Halos have bigger concerns than Pujols’ transition

Reporting from Tempe, Ariz. — Most eyes will be on slugger Albert Pujols as the Angels open exhibition play against the Oakland Athletics on Monday. How the $240-million man performs in his early days with a new club will be the focus of many following the team.

Not so for the Angels coaching staff. Pujols, who had a very structured and detailed spring regimen in 11 years with the St. Louis Cardinals, is probably the least of Manager Mike Scioscia’s Cactus League concerns.

The first baseman knows just how many game at-bats, innings in the field and swings in the cage he needs to get before the season, and Scioscia is not about to mess with a program that obviously works.

That will free up the manager and coaches to focus on other pressing spring issues, such as the development of closer Jordan Walden’s changeup, catcher Chris Iannetta’s handling of a new pitching staff, Mark Trumbo’s transition to third base and Kendrys Morales’ potential return from a broken left ankle.

“It’s a beginning,” Scioscia said. “It’s always great to get into that game environment, but we’re not the finished product as a team. There’s a lot of work ahead of us.”

For Walden, that means test-driving his off-speed pitches in games. The right-hander was 5-5 with a 2.98 earned-run average and 32 saves as a rookie in 2011, but he also led the league with 10 blown saves, his inability to throw his slider and changeup effectively contributing to his struggles.

Walden came to camp determined to improve his changeup. He likes the way it feels in throwing sessions but won’t know how good it is until he sees how hitters react to it in games.

“I’ve got to gain confidence in the pitch,” he said. “If you don’t have confidence in it, you’re not going to throw it right, or it’s probably going to end up in the dirt.”

Walden had an average fastball velocity of 97.5 mph last season, but he leaned too heavily on it. Of the 1,089 pitches he threw, 885 (81.3%) were fastballs. He threw 172 sliders (15.8%) and only 32 changeups (2.9%).

“As he gets that secondary pitch working, that 98-mph fastball plays a lot bigger,” Scioscia said. “If you don’t have secondary pitches, you can throw a 108-mph fastball, and it’s not going to play.”

It’s also an important spring for Iannetta. Acquired from Colorado to be the team’s primary catcher, Iannetta has resembled a reporter in the clubhouse, jotting down notes as he speaks to pitchers about what they like to throw in certain situations.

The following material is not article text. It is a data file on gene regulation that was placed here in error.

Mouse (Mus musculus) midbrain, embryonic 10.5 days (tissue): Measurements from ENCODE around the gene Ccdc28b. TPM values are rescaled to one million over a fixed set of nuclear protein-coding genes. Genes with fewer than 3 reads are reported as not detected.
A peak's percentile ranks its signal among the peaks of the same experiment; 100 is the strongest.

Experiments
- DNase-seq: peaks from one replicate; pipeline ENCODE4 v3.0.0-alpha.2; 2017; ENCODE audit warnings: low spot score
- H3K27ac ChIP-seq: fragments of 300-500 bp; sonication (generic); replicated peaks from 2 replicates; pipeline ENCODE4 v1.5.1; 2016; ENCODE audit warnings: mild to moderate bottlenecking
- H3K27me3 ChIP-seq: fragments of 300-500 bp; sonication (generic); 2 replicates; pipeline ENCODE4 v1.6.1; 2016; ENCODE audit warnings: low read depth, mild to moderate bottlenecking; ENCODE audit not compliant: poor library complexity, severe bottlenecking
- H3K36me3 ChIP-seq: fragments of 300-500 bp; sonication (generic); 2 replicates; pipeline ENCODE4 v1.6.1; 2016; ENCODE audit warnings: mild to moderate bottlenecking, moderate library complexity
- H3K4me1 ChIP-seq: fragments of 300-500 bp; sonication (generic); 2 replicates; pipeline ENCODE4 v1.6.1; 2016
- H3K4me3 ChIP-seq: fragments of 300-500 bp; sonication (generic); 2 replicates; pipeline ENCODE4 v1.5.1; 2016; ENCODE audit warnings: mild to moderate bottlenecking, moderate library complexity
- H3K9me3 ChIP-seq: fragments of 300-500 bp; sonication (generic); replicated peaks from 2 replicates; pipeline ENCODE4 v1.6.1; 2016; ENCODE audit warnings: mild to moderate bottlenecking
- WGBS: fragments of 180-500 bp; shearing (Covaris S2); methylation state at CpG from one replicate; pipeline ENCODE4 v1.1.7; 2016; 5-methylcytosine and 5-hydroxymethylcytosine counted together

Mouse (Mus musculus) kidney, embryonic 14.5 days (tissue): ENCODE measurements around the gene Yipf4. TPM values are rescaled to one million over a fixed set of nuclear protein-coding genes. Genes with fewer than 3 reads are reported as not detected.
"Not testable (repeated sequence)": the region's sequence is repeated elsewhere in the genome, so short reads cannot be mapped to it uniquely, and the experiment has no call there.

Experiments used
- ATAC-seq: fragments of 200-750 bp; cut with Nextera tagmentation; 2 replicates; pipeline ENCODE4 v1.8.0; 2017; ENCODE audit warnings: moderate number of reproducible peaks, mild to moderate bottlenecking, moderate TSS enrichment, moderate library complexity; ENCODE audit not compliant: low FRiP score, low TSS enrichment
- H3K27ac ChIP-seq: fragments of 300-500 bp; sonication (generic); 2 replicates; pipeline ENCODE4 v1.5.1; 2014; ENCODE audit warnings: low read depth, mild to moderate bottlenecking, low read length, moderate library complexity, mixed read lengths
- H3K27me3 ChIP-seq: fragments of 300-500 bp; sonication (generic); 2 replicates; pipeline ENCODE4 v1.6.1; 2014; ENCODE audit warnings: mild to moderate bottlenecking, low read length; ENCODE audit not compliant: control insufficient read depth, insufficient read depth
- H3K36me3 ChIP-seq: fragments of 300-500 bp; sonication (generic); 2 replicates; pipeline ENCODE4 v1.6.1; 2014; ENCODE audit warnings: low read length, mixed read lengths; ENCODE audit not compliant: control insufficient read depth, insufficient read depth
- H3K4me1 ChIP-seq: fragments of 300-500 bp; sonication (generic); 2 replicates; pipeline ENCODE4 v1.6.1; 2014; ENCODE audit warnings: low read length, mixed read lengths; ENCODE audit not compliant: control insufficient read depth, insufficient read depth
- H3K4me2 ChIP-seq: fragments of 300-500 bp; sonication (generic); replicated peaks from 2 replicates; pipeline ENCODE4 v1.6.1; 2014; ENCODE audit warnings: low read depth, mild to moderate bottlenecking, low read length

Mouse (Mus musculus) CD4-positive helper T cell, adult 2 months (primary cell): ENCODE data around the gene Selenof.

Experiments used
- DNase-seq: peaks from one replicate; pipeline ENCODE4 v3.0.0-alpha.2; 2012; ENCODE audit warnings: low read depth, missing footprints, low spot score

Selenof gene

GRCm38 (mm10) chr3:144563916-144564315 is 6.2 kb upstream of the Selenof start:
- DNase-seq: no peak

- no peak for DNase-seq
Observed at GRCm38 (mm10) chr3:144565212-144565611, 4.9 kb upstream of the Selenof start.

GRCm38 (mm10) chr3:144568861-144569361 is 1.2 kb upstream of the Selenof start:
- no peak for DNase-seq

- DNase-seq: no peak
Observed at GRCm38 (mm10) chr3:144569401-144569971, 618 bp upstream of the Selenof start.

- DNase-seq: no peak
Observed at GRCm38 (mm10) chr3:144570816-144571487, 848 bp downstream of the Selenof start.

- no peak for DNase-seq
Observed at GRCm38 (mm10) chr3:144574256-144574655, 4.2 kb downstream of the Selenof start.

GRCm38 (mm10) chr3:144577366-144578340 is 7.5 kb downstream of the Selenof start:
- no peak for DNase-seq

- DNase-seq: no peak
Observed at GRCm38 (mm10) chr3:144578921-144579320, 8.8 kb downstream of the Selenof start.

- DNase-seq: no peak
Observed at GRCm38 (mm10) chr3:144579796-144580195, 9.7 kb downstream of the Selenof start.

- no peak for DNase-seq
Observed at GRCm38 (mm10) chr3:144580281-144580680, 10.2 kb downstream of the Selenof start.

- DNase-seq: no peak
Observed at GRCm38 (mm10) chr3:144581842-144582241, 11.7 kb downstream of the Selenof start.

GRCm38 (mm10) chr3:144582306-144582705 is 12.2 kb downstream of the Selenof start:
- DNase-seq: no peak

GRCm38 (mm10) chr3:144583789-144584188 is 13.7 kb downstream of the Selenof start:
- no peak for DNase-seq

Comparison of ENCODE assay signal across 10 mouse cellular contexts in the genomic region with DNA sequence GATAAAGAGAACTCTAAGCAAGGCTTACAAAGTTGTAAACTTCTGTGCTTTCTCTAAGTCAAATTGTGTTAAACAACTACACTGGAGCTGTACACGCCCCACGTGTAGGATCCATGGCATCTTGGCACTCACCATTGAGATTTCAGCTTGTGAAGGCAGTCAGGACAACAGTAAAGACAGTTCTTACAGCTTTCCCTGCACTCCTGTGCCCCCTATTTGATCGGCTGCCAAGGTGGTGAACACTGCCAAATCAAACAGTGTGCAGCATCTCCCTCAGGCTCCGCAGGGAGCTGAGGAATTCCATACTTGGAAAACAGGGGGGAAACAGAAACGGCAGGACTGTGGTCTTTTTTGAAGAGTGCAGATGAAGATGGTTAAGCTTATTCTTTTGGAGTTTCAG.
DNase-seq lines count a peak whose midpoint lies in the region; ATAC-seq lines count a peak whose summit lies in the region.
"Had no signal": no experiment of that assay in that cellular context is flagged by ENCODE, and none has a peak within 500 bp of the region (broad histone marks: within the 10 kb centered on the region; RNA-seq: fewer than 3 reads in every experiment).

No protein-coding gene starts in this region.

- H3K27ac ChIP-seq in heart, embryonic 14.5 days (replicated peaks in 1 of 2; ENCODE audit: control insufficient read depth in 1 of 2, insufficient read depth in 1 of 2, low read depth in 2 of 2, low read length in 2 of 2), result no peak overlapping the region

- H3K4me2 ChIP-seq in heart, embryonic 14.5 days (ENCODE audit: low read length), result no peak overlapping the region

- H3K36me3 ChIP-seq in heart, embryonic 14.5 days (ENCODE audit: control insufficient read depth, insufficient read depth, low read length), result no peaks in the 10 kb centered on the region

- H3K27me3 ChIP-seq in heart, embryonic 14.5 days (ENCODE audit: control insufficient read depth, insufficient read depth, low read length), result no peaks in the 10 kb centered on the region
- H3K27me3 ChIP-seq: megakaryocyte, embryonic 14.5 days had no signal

“There might be things I forget, so I can take [the notebook] back with me, review it and commit it to memory,” said Iannetta, a math major at North Carolina. “I’ve always been a student, trying to learn as much as I can.”

The last two weeks have been a crash course, Iannetta getting a feel for pitchers in bullpen and batting-practice sessions. Now, he’ll settle in for the exam, using games to build relationships with and the trust of pitchers.

“I’ve had conversations, taken notes, gotten visuals in the bullpen — but that gets ramped up now,” Iannetta said. “With games starting, I’ll get more information from what I see on the mound. There will be more game interactions and follow-up questions the next day.”

Games will be the true test for Trumbo, who has been taking grounders at third for weeks but was medically cleared for full activities only Wednesday, when tests showed the stress fracture in his right foot had healed.

If Trumbo, who was pushed off first base by Pujols, can play third, the Angels could get his powerful bat, with those of Pujols and Morales, in the same lineup.

But he’s just beginning to increase the intensity of his workouts at third and won’t play there in games for at least a week.

“He looks fine in some of the baby steps, but his hurdle will come when the game goes to full speed,” Scioscia said. “We haven’t been able to get close to that yet, so it’s tough to assess right now.”

Morales, out for a year and a half, is in a holding pattern, too. The slugger has graduated from straight-line sprints to cuts in the outfield, and he said he’ll begin running the bases — without touching the bags — Monday.

The Angels are getting excited about the switch-hitter because, unlike last spring, he is not experiencing pain and inflammation in the ankle.

If he regains his 2009 stroke, when he hit .306 with 34 homers and 108 runs batted in, Morales would team with Pujols in a lethal middle-of-the-order duo.

“He’s missed significant time, but it’s not like he sat out three years,” Scioscia said. “He’s young, strong and in good shape. His swing looks great. He just has to see some live pitching and get his timing.”